Mould frequently grows indoors, but it is not uncommon for mold to grow indoors in water pipes or filters. Unfortunately, mold may be present in your drinking water too. Mould requires water, oxygen, and food to survive. Mould propagates through spores which are generally airborne. These sprouts land and grow on whatever provides them with the ingredients they need to survive. Water lines do not have enough oxygen or nutrients to grow mold, but they have a wet and dark environment that allows mold to form. Some conditions will even enable mold to develop in drinking water. If your water supply comes from a well, you could be at risk for moisture if you’re well cap is damaged or improperly sealed. If your system has elevated levels of oxygen and a source of organic food, mold will grow and multiply in water. Mould may form in water supply pipes, wells, a water purifier, water storage tanks, or other potential water delivery systems. So be careful.
There are some simple signs which may indicate late blight in water. You could feel the mold when you turn on the water, see the build-up on the sides of the shower, or notice materials like dirt on the bottom and sides of the toilet. Mold at home requires mold spores, a source of food, such as wood or drywall. Darkness, heat, oxygen, and moisture for growth. Sadly, many of these conditions are available at home. Mold exposure can cause a variety of health issues, depending on the person being exposed. Some people are more susceptible to mold compared to others. Exposure may cause symptoms such as nasal congestion, throat irritation, cough, wheezing, skin irritation, and eye irritation. These symptoms are most severe in people allergic to mold, and in people with weakened immune systems or respiratory problems, Like lung diseases, mold exposure can cause severe infections that require medical treatment.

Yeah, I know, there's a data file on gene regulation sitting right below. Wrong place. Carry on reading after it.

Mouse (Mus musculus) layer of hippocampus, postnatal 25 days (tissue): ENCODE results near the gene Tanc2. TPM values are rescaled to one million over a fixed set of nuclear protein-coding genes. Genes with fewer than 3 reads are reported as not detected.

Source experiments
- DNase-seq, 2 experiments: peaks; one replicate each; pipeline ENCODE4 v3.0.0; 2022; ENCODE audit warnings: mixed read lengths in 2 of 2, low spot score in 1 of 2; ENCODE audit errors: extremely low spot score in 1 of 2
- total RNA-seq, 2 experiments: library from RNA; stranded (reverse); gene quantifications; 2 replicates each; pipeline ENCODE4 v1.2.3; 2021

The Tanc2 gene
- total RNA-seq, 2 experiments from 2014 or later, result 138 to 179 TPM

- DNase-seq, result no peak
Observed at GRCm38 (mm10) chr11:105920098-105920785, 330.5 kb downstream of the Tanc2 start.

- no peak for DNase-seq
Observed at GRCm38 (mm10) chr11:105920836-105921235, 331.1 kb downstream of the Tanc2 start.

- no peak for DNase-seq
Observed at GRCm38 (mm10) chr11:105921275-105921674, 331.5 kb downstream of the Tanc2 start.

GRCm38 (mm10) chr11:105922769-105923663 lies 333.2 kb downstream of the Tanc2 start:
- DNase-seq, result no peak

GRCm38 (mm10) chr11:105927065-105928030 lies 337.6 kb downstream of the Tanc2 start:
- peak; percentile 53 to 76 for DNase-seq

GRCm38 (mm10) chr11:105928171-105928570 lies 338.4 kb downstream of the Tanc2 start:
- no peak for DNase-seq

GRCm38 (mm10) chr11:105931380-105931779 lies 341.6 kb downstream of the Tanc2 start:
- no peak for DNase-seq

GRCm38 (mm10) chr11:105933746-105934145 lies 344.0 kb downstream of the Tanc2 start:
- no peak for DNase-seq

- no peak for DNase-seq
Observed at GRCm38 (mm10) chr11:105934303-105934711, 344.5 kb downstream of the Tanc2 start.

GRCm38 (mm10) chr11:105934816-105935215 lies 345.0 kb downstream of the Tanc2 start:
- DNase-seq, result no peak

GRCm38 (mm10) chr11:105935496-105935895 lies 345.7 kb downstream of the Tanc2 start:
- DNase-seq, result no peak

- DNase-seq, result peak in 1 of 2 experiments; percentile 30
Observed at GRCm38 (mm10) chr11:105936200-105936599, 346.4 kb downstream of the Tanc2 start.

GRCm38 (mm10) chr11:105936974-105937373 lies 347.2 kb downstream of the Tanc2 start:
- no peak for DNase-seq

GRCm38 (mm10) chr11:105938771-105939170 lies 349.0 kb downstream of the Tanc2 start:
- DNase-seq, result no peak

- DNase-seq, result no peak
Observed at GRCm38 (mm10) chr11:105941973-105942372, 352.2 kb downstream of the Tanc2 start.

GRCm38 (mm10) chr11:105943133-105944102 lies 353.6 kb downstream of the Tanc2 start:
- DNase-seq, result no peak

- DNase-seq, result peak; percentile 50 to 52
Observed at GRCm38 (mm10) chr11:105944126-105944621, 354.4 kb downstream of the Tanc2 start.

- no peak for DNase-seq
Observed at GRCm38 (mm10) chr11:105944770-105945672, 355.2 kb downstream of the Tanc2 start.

Taking mold out of your plumbing is not easy, it’s almost impossible. But with simple steps and some regular maintenance, you can at least control the growth of mold in your pipes and reduce your exposure to health issues. You may use bleach, baking soda, or vinegar because they are proven to kill mold. Pour ½ cup domestic bleach down the drain and let stand for at least one hour. Then boil two cups of water and pour them into the sewer, and run the hot water from the faucet for several minutes. Add 1/4 cup of baking soda in the drain or 1 cup of vinegar in the drain and leave for 15 minutes. This allows the baking soda and vinegar mixture enough time to kill the mold. Boil another two cups of water and pour them down the drain, then run the hot water for several minutes. If you need professional assistance in the management of mold in your drinking water, Our complete water analysis systems can help you diagnose your system and provide you with a solution that removes mold contamination from your water.